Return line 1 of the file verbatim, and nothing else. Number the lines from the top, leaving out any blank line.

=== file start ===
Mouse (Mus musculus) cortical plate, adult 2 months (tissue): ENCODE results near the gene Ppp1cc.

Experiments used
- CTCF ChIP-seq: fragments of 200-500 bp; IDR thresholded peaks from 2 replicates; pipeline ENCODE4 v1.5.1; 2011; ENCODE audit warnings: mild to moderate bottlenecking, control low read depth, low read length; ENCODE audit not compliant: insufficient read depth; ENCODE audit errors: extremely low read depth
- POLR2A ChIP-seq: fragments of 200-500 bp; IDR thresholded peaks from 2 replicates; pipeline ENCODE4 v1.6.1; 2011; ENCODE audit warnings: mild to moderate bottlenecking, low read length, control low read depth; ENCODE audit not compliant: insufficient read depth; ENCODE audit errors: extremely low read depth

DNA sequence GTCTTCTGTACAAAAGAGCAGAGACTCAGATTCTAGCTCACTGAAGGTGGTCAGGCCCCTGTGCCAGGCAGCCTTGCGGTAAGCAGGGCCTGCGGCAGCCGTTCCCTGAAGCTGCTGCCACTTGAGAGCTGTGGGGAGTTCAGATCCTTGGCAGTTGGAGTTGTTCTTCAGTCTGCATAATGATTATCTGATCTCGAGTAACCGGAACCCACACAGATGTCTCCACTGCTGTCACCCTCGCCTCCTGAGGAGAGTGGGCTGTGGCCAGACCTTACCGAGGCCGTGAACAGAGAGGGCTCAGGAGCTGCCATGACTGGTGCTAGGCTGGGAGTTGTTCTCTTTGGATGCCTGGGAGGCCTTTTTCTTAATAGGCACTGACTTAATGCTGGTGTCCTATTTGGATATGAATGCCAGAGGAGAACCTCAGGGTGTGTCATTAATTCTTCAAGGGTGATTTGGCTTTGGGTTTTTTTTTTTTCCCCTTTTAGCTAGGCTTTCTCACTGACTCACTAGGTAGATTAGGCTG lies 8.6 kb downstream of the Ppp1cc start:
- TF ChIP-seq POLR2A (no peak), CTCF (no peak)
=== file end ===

Mouse (Mus musculus) cortical plate, adult 2 months (tissue): ENCODE results near the gene Ppp1cc.